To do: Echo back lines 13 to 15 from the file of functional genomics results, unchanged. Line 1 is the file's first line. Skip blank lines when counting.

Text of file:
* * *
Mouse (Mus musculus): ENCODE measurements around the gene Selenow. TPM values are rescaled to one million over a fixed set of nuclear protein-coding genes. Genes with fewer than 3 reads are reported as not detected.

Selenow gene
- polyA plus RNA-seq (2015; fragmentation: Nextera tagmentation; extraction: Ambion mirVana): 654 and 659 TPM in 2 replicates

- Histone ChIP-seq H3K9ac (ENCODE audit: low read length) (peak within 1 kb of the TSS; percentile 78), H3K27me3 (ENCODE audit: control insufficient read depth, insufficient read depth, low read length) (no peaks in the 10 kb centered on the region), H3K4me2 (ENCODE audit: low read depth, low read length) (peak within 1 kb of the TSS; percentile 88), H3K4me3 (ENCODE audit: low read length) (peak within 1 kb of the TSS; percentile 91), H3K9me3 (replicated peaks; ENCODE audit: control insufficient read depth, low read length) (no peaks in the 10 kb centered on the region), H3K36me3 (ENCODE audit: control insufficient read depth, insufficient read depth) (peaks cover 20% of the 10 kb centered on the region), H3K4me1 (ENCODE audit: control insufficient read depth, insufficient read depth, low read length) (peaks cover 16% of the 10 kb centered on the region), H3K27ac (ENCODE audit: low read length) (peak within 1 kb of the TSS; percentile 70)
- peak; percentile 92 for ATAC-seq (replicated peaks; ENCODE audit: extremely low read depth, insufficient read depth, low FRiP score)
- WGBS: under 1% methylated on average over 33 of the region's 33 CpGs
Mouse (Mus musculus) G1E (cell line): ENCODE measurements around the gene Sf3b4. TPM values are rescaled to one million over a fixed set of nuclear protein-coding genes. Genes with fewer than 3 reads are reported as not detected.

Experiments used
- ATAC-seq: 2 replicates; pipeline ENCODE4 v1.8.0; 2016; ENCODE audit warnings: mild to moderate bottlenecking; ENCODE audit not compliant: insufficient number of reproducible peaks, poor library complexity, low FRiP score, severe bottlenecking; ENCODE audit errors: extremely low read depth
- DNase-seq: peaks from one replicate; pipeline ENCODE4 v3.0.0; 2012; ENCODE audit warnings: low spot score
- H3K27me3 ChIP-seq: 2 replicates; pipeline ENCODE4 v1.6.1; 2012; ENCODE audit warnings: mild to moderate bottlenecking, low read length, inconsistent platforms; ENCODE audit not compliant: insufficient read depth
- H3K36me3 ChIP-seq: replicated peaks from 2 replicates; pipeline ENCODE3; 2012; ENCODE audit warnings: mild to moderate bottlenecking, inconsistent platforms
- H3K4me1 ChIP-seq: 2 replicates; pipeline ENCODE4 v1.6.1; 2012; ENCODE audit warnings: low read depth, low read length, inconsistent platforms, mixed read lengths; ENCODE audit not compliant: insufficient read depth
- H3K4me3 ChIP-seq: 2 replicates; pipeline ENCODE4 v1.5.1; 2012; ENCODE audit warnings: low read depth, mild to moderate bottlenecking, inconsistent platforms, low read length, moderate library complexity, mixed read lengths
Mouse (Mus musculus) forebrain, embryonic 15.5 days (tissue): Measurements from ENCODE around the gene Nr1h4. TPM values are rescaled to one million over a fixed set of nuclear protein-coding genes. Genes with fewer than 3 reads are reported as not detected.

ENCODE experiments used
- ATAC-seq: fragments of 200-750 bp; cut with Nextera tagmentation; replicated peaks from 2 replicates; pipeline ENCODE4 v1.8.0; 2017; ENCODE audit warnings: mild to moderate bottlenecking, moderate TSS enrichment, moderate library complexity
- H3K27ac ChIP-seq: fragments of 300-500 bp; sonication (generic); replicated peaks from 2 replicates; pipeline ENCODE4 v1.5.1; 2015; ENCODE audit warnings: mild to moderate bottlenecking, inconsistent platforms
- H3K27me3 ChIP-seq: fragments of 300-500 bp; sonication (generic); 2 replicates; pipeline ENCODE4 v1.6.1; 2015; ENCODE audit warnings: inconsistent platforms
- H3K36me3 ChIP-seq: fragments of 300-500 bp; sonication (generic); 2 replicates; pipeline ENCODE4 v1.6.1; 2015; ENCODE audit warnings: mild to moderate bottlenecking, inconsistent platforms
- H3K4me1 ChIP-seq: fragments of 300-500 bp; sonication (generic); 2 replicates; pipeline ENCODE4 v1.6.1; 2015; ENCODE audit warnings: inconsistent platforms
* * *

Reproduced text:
- H3K4me1 ChIP-seq: 2 replicates; pipeline ENCODE4 v1.6.1; 2012; ENCODE audit warnings: low read depth, low read length, inconsistent platforms, mixed read lengths; ENCODE audit not compliant: insufficient read depth
- H3K4me3 ChIP-seq: 2 replicates; pipeline ENCODE4 v1.5.1; 2012; ENCODE audit warnings: low read depth, mild to moderate bottlenecking, inconsistent platforms, low read length, moderate library complexity, mixed read lengths
Mouse (Mus musculus) forebrain, embryonic 15.5 days (tissue): Measurements from ENCODE around the gene Nr1h4. TPM values are rescaled to one million over a fixed set of nuclear protein-coding genes. Genes with fewer than 3 reads are reported as not detected.